Planning an oasis
McKinney, Texas is close to Dallas, but in many ways, far from it. While urban sprawl leaves many nearby communities struggling to maintain a distinct identity, McKinney, on the northeastern edge of the Dallas-Fort Worth metroplex, is known for its historic downtown area, rolling hills, tree-lined neighborhoods and city parks with streams and lakes.
Named #1 by Money magazine on the 2014 list of Best Places to Live in America, the city embodies its tag line: McKinney, Texas is Unique by Nature. Despite being one of the fastest-growing cities in the nation, McKinney has placed a value on maintaining this natural beauty, which has set the city apart from other suburbs.
With a young, active population that takes advantage of McKinney’s focus on activity, city leaders place a priority on providing diverse options for recreation. Tennis, disc golf, swimming, skating, skateboarding, hiking and biking are all found in its 2,300 acres of open space and 47 parks, sports complexes and recreation centers.
New McKinney Parks and Facilities
The McKinney Skate Park at Gabe Nesbitt Community Park opened in 2013 and has elements for all skill levels, including three bowls, street elements, more than 30,000 square-feet of concrete and shaded seating for spectators. The skate park is next to The Courts tennis complex, built in 2012 and named the United States Tennis Association’s Facility of the Year. It features a 3,500-square- foot clubhouse and 11 lit tennis courts, including a signature stadium court.
The PSA McKinney facility is the latest area for youth sports in the city. The 85,000-square-foot indoor athletic facility is located within Gabe Nesbitt Community Park and provides year-round recreational and competitive sports leagues, skills academies, select sports and camps. The facility includes eight multi-sport courts, a soccer field, concourse area, office and meeting rooms and a concession/dining area.
“These elements of our parks system are exceptional,” says McKinney’s Recreation and Open Space Director Rhoda Savage. “They exemplify what makes this community unique and the quality of life here so desirable. We want to capitalize on these trends as we plan for the future of McKinney parks and recreation.”
What’s next in McKinney
While the goal is not to grow for the sake of growth, the city is a hotbed for developing residential and commercial property. As growth occurs, the city must consider how best to build out the infrastructure to handle it, such as addressing transportation issues, promoting economic development and maintaining a high quality of life for residents in the area.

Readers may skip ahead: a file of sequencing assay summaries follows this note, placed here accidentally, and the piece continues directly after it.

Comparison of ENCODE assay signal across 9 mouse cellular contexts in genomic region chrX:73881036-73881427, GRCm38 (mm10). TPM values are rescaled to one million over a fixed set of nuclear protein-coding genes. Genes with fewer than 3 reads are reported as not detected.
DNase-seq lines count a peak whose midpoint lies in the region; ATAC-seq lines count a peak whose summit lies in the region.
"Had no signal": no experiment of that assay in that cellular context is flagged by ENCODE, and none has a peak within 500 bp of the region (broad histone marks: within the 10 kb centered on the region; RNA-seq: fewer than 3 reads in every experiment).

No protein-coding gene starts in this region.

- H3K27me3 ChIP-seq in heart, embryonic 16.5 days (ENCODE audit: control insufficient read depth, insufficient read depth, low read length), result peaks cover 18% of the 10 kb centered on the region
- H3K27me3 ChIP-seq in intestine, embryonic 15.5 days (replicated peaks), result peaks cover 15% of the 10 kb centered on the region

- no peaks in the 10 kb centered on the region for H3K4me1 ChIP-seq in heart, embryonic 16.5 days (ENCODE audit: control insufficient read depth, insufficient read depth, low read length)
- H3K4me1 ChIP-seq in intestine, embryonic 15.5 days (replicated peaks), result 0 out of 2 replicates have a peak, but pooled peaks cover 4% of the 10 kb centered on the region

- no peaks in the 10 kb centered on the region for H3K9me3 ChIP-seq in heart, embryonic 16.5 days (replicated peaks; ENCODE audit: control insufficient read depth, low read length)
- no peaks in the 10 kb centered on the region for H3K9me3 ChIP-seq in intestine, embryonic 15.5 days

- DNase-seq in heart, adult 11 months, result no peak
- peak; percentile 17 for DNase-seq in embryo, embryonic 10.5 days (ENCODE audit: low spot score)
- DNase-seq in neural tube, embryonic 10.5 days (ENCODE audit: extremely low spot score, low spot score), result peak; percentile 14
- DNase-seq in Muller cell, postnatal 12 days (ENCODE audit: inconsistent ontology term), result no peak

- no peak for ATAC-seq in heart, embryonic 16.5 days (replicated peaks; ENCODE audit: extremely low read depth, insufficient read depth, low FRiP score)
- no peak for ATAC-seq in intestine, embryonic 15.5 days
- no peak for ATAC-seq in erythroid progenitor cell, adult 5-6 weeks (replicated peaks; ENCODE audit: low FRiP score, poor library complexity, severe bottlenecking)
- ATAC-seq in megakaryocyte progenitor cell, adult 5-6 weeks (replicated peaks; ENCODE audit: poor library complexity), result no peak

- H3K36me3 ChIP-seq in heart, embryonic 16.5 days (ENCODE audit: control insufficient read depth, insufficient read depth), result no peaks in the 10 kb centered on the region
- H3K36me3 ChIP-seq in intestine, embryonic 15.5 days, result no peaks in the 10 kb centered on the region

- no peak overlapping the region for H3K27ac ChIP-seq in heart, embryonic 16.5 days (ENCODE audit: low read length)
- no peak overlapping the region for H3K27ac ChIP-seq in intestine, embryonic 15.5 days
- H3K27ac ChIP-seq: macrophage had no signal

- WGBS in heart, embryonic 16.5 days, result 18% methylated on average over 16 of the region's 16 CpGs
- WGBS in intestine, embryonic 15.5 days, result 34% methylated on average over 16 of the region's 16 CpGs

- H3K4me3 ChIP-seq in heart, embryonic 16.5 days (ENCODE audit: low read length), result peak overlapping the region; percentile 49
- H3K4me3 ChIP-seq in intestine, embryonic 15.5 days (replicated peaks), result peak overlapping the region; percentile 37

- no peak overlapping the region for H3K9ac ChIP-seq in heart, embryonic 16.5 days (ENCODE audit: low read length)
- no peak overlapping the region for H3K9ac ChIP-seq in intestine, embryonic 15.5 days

To ensure that the community’s vision for growth blends with the goal to maintain and preserve the city’s natural beauty, the city has tasked Savage to update the Parks, Recreation and Open Space Master Plan to include future parks and open space in the planning of neighborhoods.
This master plan is vital to the northwest sector of McKinney. The land there is underdeveloped, and filled with beautiful natural topography that is typical of the metroplex.
The city wants to protect and preserve the area, ensuring that development complements the natural beauty of the open space and that it creates opportunities for recreation and public access.
The last Parks Master Plan was updated in 2009 and took a traditional approach to parks development. Now, city leaders are looking to be trend-setters in the way they incorporate booming development with natural preservation.
“We plan to make a statement about who we are, and create a different experience for people,” Savage says. “We want to put McKinney on the map in the process for doing things in a truly unique and different way.”
The city is interviewing consultants and setting up a steering committee that will include board members, city council members and business leaders. The consultants and steering committee will partner to consider national and regional trends and best practices in parks development.
The city is also eager to hear from their primary customers: residents. A series of public meetings will be held in the community with a focus on athletic leagues, business developers, school districts and homeowner associations to find out what the public most wants. The city hopes to have the Parks Master Plan finalized in 18 months.